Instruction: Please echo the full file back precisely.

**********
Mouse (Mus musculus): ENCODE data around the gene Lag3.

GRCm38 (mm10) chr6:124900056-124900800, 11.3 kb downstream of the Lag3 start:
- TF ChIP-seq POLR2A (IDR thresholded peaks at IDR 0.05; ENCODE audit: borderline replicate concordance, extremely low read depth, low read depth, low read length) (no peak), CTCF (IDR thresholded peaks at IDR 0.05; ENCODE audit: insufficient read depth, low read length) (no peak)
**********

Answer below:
Mouse (Mus musculus): ENCODE data around the gene Lag3.

GRCm38 (mm10) chr6:124900056-124900800, 11.3 kb downstream of the Lag3 start:
- TF ChIP-seq POLR2A (IDR thresholded peaks at IDR 0.05; ENCODE audit: borderline replicate concordance, extremely low read depth, low read depth, low read length) (no peak), CTCF (IDR thresholded peaks at IDR 0.05; ENCODE audit: insufficient read depth, low read length) (no peak)